The poetry/sales competition gets exactly the results Rick and Charlie want—attention, laughter and sales. “People look for it (the ad),” Rick says, and will mention the ad when they purchase Valentine’s Day flowers.

Likewise, down at the hardware store, the ad generates sales. But it also sparks the occasional call from female customers angry about suggesting a vacuum cleaner as a Valentine’s Day gift, Ann Mathern says.

Charlie, who fields those sometimes unhappy calls, explains that the Valentine’s Day ad is all in good fun by mutual agreement with his good friend Rick. Occasionally Rick and Charlie need to remind themselves of that, especially when they read some of the barbed poetry.


Flowers are beautiful and oh so sublime
Vacuums are ugly and filled with grime


Your honey might settle for a pretty bouquet
But she’d choose a Hoover if she could have her way

Roses pack coolers for Valentine's Day 2012 in this Minnesota Prairie Roots file photo from Waseca Floral.

Flowers pack a cooler for Valentine’s Day 2012 in this Minnesota Prairie Roots file photo from Waseca Floral.

No matter what’s written, Rick and Charlie take it all in good humor. After 30-plus years of friendship and eating breakfast together between 6:30 – 7 every morning except Wednesday (when Rick has bible study) at various Waseca cafes, they know each other well, even sharing the same dry sense of humor, Rick says. Their wives, Ann and Sheila, join them for breakfast on Fridays.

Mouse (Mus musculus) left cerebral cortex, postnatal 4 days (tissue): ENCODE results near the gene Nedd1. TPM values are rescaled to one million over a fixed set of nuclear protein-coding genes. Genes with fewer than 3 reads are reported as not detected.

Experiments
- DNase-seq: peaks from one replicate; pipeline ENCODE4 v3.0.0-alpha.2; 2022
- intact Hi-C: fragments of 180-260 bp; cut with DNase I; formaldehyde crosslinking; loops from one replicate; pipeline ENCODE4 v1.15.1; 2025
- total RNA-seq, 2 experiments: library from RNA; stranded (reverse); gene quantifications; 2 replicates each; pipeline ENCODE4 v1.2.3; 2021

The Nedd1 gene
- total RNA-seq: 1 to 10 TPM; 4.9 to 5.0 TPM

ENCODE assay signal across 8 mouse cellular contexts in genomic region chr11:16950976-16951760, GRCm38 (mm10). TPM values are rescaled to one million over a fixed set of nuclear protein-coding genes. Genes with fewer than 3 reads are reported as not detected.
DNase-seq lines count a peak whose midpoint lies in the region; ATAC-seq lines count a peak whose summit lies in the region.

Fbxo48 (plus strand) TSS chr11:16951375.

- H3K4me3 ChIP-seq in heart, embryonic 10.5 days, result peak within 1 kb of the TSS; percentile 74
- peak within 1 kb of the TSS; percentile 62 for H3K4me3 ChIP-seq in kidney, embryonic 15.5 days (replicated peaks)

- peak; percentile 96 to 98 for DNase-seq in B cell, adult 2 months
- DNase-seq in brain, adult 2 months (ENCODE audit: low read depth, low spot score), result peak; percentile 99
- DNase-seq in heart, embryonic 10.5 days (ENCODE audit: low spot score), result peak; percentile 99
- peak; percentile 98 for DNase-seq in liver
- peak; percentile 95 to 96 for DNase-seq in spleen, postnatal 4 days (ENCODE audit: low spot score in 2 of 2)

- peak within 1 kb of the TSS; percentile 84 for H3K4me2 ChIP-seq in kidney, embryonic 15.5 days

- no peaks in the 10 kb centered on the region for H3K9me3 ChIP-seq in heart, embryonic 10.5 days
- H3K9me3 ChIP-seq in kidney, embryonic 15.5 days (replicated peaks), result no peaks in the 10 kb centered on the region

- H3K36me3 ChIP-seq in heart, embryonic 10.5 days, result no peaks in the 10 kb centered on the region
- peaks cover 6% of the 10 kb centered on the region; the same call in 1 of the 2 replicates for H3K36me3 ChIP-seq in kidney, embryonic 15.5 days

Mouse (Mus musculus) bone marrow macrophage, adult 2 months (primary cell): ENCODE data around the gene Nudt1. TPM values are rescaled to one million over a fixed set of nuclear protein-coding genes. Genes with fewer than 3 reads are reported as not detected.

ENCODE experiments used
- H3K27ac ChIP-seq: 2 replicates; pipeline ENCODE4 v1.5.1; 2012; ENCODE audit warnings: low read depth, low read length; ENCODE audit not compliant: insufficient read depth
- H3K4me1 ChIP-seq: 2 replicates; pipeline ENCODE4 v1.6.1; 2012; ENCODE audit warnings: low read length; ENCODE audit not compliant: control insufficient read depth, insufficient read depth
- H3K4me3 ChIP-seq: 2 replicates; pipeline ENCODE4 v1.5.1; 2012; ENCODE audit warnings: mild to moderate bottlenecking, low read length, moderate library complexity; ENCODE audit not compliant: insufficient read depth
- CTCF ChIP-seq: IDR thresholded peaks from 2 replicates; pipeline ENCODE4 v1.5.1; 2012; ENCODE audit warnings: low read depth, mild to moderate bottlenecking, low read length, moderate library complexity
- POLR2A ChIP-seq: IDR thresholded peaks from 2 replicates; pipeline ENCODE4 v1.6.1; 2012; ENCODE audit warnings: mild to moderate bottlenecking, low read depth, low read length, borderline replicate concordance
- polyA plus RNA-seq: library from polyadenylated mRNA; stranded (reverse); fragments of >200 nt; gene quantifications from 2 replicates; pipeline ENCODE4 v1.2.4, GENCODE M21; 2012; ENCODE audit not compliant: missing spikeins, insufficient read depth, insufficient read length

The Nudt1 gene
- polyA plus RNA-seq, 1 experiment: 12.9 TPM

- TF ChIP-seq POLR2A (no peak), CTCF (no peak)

Just like the daily breakfast tradition, Rick expects he’ll continue publishing the joint flowers versus vacuums ad with Charlie as long as the two are in business and he and Ann can keep writing their so-called poetry.

© Copyright 2013 Audrey Kletscher Helbling

Disclaimer: My sister, Lanae, is a floral designer at Waseca Floral. That did not influence my decision to write this post. I know a great story when I see/hear one.


A vacuum cleaner or roses? February 12, 2012

Filed under: Uncategorized — Audrey Kletscher Helbling @ 5:30 PM
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AS RICK MORRIS TELLS the story, he and his friend Charlie Mathern were having breakfast together some 20 years ago shortly before Valentine’s Day when they got the idea.

The two discussed partnering in print advertising. It seemed an unlikely match—Rick being in the floral business and Charlie in the hardware store business, both in Waseca.